Ashtanga Yoga for Breast Cancer Survivors

In this new two-year study which will begin in the New Year, participants will complete 16 yoga sessions over eight weeks.

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As another year draws to a close we will all, in some way no doubt, be reflecting on the joys and challenges we have faced in 2016 and those still present in our lives. Wherever we may be and whatever might lie ahead in the year to come, the invitation to courage and hope is ever-present and ever-important in this increasingly complex and challenging social and political world.

One of our hopes for 2017 here at the Minded Institute is for yoga to be increasingly embraced by the National Health Service...we have come a long way but there is still a long way to go. We are so passionate about the cause because we have seen, both first-hand and in the growing body of research, just how beneficial and efficacious yoga can be for a broad range of physical and psychological health struggles: the research really is truly compelling, utterly astounding.

Throughout the year, we have explored on this page how yoga can soothe depression, ease the symptoms of PTSD, lower blood pressure, balance blood sugar levels, increase heart-rate variability, reduce back pain and enhance the ability to cope with such pain, increase bone density, aid weight management, ease anxiety, increase flexibility (of mind and body), support the processing of emotions and memories and improve digestion to highlight very few. In this linked article here we learn of another study looking at the potential benefits Ashtanga yoga can have for breast cancer survivors. In this new two-year study which will begin in the New Year, participants will complete 16 yoga sessions over eight weeks. During the first part of the study, a yoga manual suited to the needs of breast cancer survivors will be developed. Once the manual is complete it will be used with a second group of cancer survivors to test the effectiveness of the program.

One of the participants, Marentette, who has already started using yoga as part of her healing, explains:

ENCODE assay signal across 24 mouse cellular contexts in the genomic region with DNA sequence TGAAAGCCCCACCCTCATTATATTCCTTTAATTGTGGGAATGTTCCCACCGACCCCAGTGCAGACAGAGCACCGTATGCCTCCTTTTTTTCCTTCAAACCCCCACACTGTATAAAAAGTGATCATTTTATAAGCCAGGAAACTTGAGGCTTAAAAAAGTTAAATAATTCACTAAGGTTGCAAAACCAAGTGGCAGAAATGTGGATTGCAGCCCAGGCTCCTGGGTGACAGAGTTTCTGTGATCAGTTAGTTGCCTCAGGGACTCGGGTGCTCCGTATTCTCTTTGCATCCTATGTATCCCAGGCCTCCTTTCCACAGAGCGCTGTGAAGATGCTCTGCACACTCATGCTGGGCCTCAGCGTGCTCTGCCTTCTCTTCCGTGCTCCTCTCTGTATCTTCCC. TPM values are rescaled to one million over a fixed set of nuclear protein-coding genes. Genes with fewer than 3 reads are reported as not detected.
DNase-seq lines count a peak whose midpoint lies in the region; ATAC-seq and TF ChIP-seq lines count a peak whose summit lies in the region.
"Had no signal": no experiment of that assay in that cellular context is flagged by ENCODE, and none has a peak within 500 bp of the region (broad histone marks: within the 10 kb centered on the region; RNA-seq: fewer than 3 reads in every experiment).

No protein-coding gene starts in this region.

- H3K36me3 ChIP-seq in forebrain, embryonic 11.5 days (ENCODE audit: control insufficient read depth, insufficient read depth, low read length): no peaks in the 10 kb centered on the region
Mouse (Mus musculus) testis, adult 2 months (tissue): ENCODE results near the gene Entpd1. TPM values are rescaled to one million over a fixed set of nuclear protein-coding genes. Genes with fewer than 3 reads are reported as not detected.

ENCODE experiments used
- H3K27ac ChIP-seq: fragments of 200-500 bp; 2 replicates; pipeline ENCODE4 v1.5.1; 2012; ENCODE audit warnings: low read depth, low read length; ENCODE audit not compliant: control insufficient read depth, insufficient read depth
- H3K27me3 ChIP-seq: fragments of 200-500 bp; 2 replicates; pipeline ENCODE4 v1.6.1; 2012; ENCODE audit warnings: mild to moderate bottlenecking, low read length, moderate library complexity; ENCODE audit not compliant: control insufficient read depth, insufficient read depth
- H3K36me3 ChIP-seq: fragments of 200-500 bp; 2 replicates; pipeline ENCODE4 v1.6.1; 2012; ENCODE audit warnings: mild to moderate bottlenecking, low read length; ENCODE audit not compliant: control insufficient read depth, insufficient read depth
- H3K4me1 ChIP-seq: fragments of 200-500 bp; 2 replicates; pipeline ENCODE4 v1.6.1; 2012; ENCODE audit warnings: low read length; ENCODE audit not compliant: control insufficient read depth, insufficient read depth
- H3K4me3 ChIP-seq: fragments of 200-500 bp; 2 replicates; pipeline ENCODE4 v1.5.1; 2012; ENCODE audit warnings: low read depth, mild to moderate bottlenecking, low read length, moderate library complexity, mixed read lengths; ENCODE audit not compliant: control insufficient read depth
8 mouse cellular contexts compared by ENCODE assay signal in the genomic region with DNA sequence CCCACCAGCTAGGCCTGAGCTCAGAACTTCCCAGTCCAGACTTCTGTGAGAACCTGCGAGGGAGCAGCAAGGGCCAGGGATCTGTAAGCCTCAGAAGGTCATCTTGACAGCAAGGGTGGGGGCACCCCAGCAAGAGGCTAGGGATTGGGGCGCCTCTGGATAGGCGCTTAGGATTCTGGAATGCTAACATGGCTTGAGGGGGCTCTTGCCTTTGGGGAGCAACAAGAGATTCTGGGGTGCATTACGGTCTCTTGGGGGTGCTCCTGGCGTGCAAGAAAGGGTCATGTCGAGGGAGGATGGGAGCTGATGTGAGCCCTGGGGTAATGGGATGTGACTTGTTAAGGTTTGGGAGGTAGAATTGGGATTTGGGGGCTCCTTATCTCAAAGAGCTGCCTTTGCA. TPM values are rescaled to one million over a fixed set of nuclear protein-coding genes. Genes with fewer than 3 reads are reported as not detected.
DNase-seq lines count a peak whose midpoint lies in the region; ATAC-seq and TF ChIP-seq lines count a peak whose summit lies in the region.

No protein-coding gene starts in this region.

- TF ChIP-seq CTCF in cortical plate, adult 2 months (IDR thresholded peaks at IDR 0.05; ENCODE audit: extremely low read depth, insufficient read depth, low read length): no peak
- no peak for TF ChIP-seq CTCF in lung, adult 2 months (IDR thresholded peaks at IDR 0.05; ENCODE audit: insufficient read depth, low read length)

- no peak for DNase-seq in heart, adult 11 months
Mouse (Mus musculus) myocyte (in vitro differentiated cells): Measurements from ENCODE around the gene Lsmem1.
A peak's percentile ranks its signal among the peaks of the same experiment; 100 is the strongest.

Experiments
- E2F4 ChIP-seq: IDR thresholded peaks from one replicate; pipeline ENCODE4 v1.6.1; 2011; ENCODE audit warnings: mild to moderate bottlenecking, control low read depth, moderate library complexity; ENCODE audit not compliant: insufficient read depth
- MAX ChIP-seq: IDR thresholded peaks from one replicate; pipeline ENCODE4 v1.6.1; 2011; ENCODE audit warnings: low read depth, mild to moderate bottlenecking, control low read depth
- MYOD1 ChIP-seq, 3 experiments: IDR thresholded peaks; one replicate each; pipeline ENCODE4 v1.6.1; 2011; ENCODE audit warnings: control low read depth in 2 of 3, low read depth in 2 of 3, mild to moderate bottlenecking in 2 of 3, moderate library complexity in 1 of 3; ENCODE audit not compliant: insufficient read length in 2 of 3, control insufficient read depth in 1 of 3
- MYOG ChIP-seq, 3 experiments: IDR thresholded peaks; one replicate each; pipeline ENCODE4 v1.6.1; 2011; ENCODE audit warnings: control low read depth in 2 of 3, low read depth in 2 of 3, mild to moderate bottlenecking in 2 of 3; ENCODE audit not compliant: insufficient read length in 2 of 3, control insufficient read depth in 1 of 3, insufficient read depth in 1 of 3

"It was very difficult in the beginning. It felt like a very big hurdle," she said. "Each time I practiced, I felt stronger. I felt control come back into my life and into my body. The meditation and the breathing just helped calm the nerves."

Whatever we might be facing as we emerge into 2017, yoga has something to offer us. The evidence unequivocally tells us so...and our work with countless yoga therapy clients over the years makes us more passionate about sharing the benefits of yoga each and every day.

We wish you every peace and blessing for the year ahead.

Two thousand and seventeen namastes to you all.

Heather Mason

Founder of the Minded Institute, The Minded Institute

Heather Mason is a leader in the field of mind-body therapy and the founder of Yoga Therapy for the Mind. She develops innovative methods for mental health treatment drawing on her robust educational background including an MA in Psychotherapy, an MA in Buddhist Studies, studies in Neuroscience and a current MSc in Medical Physiology.. She is also a 500 RYT, a yoga therapist and an MBCT facilitator. Heather offers various professional trainings for yoga teachers, healthcare professionals and therapists, lectures around the world, and delivers training to medical students. She also develops protocols for different client populations by translating cutting edge research from the psycho-biology and neuro-biology of stress into yoga practices, breathwork, mindfulness interventions and therapeutic holding. Further she is involved in research on the efficacy of these practices, holds the annual UK yoga therapy conference and is blazing the trail for the integration of yoga therapy into the NHS